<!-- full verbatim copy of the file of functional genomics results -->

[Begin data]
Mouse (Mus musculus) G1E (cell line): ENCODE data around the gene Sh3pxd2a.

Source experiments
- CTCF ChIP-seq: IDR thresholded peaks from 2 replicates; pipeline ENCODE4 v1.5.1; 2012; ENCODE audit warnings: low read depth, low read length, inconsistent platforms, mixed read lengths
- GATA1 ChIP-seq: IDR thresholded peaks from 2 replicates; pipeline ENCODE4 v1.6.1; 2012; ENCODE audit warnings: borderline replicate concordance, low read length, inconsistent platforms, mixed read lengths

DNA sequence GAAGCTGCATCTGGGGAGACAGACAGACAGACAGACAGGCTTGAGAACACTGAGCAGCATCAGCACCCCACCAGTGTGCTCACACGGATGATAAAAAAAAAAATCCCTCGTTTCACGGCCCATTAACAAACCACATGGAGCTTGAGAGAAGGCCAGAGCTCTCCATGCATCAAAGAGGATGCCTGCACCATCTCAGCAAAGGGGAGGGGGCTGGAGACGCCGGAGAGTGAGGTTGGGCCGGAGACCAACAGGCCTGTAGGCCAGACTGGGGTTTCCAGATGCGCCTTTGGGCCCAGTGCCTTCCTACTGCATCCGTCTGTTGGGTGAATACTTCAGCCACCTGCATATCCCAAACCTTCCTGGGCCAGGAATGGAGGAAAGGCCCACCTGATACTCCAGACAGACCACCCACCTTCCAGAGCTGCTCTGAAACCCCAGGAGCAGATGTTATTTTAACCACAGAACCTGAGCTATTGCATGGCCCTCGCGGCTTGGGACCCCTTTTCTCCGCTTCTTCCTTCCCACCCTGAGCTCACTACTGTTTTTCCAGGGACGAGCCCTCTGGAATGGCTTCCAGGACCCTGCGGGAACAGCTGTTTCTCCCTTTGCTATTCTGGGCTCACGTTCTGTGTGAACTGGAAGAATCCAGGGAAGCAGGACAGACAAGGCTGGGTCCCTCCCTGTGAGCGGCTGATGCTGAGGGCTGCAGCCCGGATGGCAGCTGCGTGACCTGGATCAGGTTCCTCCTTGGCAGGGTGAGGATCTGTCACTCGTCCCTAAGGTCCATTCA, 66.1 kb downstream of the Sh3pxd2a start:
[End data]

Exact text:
Mouse (Mus musculus) G1E (cell line): ENCODE data around the gene Sh3pxd2a.

Source experiments
- CTCF ChIP-seq: IDR thresholded peaks from 2 replicates; pipeline ENCODE4 v1.5.1; 2012; ENCODE audit warnings: low read depth, low read length, inconsistent platforms, mixed read lengths
- GATA1 ChIP-seq: IDR thresholded peaks from 2 replicates; pipeline ENCODE4 v1.6.1; 2012; ENCODE audit warnings: borderline replicate concordance, low read length, inconsistent platforms, mixed read lengths

DNA sequence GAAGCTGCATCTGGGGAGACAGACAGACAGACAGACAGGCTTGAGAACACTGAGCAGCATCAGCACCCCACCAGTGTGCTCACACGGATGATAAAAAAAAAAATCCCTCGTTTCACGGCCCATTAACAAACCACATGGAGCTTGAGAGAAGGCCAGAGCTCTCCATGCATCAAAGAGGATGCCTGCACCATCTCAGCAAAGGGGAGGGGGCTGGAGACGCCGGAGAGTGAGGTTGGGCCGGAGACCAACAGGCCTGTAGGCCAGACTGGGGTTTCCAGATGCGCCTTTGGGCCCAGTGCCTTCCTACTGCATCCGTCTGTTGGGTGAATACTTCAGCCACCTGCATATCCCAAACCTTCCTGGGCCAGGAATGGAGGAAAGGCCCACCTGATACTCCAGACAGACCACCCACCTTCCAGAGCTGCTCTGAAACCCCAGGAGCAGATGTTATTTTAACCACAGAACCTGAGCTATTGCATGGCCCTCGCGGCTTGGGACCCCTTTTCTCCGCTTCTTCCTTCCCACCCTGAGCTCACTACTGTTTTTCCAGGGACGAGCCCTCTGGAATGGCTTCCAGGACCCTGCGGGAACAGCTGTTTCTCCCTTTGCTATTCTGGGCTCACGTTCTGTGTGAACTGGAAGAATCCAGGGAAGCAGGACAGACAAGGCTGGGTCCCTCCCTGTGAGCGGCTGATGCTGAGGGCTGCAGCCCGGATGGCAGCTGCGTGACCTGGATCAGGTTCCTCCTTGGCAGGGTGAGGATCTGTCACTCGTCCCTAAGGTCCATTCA, 66.1 kb downstream of the Sh3pxd2a start: